For most of the season, the Southwestern University Pirates football team has been plugging leaks across its depth chart as injuries have created new holes ever so closer to below the waterline; threatening to sink the season.
In times of duress, the Pirates have become ever more reliable on their senior leadership. This week, Southwestern University will lean on and celebrate its 17 football seniors before the last home game of their collegiate careers.
Across the field from them is a Howard Payne University Yellow Jackets team with a talented offense that ranks fourth in the ASC in passing yardage, averaging 226.0 per game and chomping at the bit to face a depleted Pirate defense.
"Howard Payne has really good receivers and two good quarterbacks. They're doing a good job of developing talented offensive players," Head Coach Joe Austin said. "With the limited experience we have on defense, it's going to be a challenge. We're in a position where we're changing our defensive structure to accommodate who we have left and moving some players around by necessity."
The success the Pirates have had this season has come from a defense that for the most part has refused to sink, guided in part by team captain Josiah Minnifield.
This season, Minnifield has led the team in tackles with 43, including 29 solo. The defensive back has also broken up four passes playing across multiple positions as needed. Though the roles he's had to take haven't always best suited him, they've been best for a short-handed Pirate defense.
"He's always positive and energetic and I think all the guys are attracted to those qualities," Austin said. "He's an unselfish player. I'm certain he's sacrificed stats by playing where we need him rather than where he's best at.
"He has a team-first mentality and I think the example he sets for us is real important."
From week to week, the Pirates' senior defensive players have had to deal with questions about the depth chart, including, some weeks, whether they'd be healthy enough to make it.
Linebacker Hayden Smith was among the team leaders in tackles until an injury ended his season, leaving him with 33 tackles in five games with seven for a loss of 28 yards and one interception.
"Hayden was playing very well. He was another guy who is really versatile and could play in a bunch of different places," Austin said. "He was having a really nice season and it was unfortunate to see him go down."
Still, senior defensive ends Garrett Womack and Nicholas Smith have set a foundation at the line of scrimmage the rest of the team can fill in around. Womack has been a disruptive force all season, leading the ASC in sacks with 7.5 for a loss of 30 yards, and ranking third in tackles for loss with 12 for 42 yards. Smith has 35 tackles and 1.5 sacks for 10 yards with a 6.5 tackles for a loss of 17 yards.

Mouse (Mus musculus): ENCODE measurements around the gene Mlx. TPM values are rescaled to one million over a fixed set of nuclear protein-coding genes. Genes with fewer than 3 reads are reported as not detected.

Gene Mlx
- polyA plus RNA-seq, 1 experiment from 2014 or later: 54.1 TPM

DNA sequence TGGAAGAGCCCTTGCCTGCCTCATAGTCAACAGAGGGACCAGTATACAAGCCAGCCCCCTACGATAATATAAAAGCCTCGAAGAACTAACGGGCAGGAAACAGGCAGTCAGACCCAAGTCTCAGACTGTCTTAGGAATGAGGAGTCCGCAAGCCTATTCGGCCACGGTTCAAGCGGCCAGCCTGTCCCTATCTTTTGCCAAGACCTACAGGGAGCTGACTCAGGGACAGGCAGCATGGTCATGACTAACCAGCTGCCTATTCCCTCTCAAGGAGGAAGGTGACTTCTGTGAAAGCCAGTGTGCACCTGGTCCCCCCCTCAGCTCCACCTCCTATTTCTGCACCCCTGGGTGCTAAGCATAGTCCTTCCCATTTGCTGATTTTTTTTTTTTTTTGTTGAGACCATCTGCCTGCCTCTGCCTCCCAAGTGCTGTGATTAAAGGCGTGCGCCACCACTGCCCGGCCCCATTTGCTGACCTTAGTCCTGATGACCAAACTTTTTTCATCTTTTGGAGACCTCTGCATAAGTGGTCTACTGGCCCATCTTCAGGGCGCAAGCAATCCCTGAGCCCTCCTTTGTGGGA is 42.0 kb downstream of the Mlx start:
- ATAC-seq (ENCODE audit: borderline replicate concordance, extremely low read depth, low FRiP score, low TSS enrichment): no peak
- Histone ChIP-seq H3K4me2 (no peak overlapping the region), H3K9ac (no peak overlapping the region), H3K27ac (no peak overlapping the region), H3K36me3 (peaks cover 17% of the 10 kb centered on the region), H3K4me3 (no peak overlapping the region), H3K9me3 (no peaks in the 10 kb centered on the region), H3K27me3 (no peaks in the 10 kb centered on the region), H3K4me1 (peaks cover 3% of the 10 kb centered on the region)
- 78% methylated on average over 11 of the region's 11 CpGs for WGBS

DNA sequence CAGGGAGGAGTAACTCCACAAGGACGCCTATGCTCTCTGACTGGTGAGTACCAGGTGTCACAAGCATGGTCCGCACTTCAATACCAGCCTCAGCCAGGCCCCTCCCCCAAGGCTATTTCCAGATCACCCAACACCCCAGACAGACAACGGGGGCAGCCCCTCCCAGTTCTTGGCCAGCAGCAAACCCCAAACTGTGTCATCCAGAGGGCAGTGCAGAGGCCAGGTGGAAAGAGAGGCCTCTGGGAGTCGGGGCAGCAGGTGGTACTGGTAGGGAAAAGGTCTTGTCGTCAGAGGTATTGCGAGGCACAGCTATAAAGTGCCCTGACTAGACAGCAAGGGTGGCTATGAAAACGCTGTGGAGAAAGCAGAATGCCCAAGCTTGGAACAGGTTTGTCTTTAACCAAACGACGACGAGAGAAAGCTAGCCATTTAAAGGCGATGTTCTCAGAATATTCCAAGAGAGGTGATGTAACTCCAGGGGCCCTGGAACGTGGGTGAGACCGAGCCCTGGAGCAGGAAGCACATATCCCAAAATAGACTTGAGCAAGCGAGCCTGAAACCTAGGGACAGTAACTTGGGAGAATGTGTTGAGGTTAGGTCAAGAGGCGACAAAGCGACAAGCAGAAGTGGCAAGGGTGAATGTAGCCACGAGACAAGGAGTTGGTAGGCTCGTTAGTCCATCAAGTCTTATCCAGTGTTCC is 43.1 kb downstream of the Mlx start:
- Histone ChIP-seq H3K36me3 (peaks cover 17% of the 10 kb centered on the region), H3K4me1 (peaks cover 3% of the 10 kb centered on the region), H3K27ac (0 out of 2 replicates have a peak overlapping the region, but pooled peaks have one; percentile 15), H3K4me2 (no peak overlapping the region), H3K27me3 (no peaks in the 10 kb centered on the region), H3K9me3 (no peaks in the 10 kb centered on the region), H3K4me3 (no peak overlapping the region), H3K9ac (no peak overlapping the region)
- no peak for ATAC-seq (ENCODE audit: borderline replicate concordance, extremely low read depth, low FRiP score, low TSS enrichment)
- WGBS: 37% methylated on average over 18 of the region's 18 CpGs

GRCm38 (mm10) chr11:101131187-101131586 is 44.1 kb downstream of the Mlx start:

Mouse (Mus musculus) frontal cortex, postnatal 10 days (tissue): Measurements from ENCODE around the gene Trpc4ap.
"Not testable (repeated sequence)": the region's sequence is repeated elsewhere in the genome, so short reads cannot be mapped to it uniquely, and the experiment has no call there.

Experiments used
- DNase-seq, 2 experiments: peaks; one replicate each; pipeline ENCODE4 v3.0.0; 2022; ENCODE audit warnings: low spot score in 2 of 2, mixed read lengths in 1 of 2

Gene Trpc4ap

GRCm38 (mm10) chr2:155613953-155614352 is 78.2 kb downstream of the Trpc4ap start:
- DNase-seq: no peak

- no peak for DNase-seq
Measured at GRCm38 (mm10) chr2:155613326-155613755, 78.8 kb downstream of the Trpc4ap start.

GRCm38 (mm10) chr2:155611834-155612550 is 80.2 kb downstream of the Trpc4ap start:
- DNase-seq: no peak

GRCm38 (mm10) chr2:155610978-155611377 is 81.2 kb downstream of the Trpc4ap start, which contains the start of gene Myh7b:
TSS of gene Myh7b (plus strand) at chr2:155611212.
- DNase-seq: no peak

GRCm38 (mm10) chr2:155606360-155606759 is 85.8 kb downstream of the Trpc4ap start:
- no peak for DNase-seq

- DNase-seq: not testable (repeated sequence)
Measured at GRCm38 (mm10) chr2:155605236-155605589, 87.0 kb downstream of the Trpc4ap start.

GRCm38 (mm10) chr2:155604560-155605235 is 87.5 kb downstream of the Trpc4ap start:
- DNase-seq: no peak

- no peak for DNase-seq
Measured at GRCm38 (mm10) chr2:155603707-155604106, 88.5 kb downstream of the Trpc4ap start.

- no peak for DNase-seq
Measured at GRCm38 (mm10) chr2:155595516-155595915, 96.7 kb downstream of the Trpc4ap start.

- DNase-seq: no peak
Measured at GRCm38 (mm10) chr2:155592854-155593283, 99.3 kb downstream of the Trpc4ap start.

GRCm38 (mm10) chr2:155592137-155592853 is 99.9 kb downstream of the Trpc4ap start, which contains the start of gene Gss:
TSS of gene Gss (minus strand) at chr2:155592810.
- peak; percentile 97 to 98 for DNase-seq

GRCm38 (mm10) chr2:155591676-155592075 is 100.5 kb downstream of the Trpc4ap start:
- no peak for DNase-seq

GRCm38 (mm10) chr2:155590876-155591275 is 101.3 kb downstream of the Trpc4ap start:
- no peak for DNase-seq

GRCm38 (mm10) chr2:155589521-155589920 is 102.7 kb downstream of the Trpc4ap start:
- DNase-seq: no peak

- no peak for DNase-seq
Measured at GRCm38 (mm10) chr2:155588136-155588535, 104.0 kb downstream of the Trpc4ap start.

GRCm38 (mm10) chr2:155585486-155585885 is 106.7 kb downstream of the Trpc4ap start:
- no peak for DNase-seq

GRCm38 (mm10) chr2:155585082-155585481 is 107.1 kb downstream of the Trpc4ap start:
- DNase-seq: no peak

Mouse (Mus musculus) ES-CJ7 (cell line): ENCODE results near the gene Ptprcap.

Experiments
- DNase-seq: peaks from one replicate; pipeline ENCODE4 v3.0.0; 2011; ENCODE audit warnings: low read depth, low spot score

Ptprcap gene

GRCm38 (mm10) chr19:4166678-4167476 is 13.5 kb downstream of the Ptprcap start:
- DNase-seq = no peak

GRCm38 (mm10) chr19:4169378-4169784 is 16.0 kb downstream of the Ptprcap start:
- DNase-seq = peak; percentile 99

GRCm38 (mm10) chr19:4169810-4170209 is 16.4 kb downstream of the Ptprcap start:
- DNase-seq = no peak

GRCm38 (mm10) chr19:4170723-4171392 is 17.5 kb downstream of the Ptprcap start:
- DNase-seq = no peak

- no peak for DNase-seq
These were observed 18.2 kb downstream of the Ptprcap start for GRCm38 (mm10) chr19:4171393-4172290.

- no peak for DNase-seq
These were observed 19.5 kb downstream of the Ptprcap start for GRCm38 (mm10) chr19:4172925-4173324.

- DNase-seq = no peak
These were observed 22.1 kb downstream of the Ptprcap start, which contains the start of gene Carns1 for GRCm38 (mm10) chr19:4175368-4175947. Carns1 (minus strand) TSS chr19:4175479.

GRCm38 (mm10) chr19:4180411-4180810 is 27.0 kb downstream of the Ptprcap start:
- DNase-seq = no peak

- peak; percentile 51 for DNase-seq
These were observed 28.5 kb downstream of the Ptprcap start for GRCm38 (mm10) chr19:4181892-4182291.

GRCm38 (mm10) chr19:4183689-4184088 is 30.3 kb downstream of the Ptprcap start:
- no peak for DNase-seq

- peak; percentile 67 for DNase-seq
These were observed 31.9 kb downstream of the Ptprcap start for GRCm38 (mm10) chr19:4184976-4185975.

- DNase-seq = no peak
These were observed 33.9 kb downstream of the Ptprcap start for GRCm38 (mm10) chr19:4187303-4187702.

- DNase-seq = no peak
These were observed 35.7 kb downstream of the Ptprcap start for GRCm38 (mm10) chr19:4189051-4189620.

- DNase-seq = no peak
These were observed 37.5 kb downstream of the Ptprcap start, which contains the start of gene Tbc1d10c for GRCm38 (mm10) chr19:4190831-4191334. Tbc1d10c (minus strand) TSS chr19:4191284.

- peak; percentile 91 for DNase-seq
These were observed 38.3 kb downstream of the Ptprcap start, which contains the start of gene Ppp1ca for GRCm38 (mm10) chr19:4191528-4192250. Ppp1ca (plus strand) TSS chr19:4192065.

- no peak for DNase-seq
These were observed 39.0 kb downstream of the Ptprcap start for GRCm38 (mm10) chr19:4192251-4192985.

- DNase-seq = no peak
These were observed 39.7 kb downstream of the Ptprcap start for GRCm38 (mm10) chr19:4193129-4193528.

"It's sad they're a little banged up now because they were so productive when they were healthy," Austin said. "They make a lot of plays and played off each other, energized each other. They've become so disruptive. They're probably the two players on the whole team who will be the most difficult to replace next year."
On the offensive end, the Pirates have gone through multiple quarterbacks due to injury for a unit that was already young to begin with, starting sophomore Austin Emery backed up by sophomore Coleman Kerr with first years Landry Gilpin and J.J. Slack, who was moved mid-season from his wide receiver position.
One of the few constants has been team captain David Brandenburg. The slot receiver remains a dynamic playmaker, accumulating 412 receiving yards on a 17.2 per catch average with four receiving touchdowns. He has also been a threat in the run game from his slot receiver position, running for 197 yards on 27 carries for one touchdown.
"He's very versatile and has been a really important player for us the past three years," Austin said. "He's also done a great job as a team captain. It's important to him. He has a desire to lead, he wants to be a coach someday, so he's trying to develop those skills. I think the fact he wants to take on a leadership role and the desire to be great at it is important."
With the return of Emery last week, the Pirates' most experienced quarterback, Brandenburg got back on track with 54 rushing yards on four carries and a rushing and receiving touchdown.
Emery's mastery of the nuances of the Pirates' run game, from fakes to pitches and running lanes reinvigorated an offensive line led by senior T.J. Vela. Vela, who suffered a season-ending injury last season, has had a strong season on the field and in the locker room.
"T.J. is another really good leader. Everyone on the team looks to him as a positive role model who knows his job, does his job, and is also there to pick other folks up," Austin said. "He's really great with the younger players, teaching them."
The Pirates will need a strong performance from the line, establishing the run to win the field position and time of possession battle to help the injured defense. Part of that will be finding balance.
Last week, Emery revived the Pirate rushing attack but was rusty in the passing game, having only been cleared the day before the game. With a full week taking starter's repetitions in practice, the Pirates should have a more dynamic offense.
"He was very rusty in the passing game but as far as directing our run game and making our offense smoother, he did a great job," Austin said. "But as an offense, we didn't play well in the second half. In the first, we were throwing because we wanted to, in the second, it was because we had to."
For the Pirates to stay afloat, they will need steady presences from the aforementioned seniors, along with classmates Keyshaan Castle, Christopher Crawford, Luke Fierst, Phillip Keys, Blair Orr, Max Patton, Tate Schorr, Devin Shaw, William Spaulding, Anfernee Stephens, and Jared Wiggins, all of whom will be honored on Saturday.